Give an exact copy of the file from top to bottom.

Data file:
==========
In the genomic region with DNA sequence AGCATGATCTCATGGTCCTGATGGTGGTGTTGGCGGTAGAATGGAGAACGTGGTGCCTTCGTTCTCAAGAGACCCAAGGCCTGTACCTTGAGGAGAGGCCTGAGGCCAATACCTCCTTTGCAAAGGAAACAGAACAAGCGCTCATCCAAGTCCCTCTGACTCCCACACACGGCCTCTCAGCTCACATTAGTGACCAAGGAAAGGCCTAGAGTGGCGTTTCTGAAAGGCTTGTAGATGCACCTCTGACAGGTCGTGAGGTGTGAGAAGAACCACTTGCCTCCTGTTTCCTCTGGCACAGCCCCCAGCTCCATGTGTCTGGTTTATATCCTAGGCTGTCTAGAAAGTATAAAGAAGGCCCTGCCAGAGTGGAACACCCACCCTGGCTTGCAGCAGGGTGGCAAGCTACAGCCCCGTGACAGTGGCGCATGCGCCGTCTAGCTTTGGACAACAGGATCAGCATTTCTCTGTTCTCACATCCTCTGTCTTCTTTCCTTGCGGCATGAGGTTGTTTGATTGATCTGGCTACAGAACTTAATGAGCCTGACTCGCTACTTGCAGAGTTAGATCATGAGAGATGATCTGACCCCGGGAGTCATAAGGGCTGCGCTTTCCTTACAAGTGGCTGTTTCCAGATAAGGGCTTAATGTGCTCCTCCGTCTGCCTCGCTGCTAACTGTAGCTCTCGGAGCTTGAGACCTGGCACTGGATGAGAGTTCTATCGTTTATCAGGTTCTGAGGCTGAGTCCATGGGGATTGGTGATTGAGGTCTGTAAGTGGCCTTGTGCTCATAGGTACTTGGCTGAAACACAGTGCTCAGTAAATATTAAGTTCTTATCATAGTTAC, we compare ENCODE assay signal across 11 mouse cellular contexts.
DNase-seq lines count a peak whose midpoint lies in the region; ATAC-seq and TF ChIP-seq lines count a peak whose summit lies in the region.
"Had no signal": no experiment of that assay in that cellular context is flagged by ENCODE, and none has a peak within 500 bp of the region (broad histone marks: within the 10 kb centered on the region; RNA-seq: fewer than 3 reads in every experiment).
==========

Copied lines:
In the genomic region with DNA sequence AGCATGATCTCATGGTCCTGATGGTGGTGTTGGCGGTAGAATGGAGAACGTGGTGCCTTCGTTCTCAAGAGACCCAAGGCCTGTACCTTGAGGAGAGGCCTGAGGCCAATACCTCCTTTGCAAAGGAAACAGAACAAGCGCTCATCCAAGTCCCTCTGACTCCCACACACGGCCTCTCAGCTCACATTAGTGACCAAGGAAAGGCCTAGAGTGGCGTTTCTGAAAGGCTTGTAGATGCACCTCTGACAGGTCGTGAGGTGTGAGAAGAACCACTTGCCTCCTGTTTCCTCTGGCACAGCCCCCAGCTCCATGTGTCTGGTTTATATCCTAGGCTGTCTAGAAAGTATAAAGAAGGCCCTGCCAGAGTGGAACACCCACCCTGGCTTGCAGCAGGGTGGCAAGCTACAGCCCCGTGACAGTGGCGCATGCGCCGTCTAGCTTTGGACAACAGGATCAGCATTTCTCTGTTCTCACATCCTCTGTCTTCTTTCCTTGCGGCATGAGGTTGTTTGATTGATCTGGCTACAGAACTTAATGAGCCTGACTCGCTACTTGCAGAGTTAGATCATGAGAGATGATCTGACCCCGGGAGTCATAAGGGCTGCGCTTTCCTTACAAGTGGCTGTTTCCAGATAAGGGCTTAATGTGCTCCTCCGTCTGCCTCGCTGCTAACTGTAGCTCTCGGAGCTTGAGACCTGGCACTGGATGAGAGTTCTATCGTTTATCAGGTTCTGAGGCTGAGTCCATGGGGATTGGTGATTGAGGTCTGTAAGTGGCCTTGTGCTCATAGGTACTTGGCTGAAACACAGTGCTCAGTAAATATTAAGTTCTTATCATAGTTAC, we compare ENCODE assay signal across 11 mouse cellular contexts.
DNase-seq lines count a peak whose midpoint lies in the region; ATAC-seq and TF ChIP-seq lines count a peak whose summit lies in the region.
"Had no signal": no experiment of that assay in that cellular context is flagged by ENCODE, and none has a peak within 500 bp of the region (broad histone marks: within the 10 kb centered on the region; RNA-seq: fewer than 3 reads in every experiment).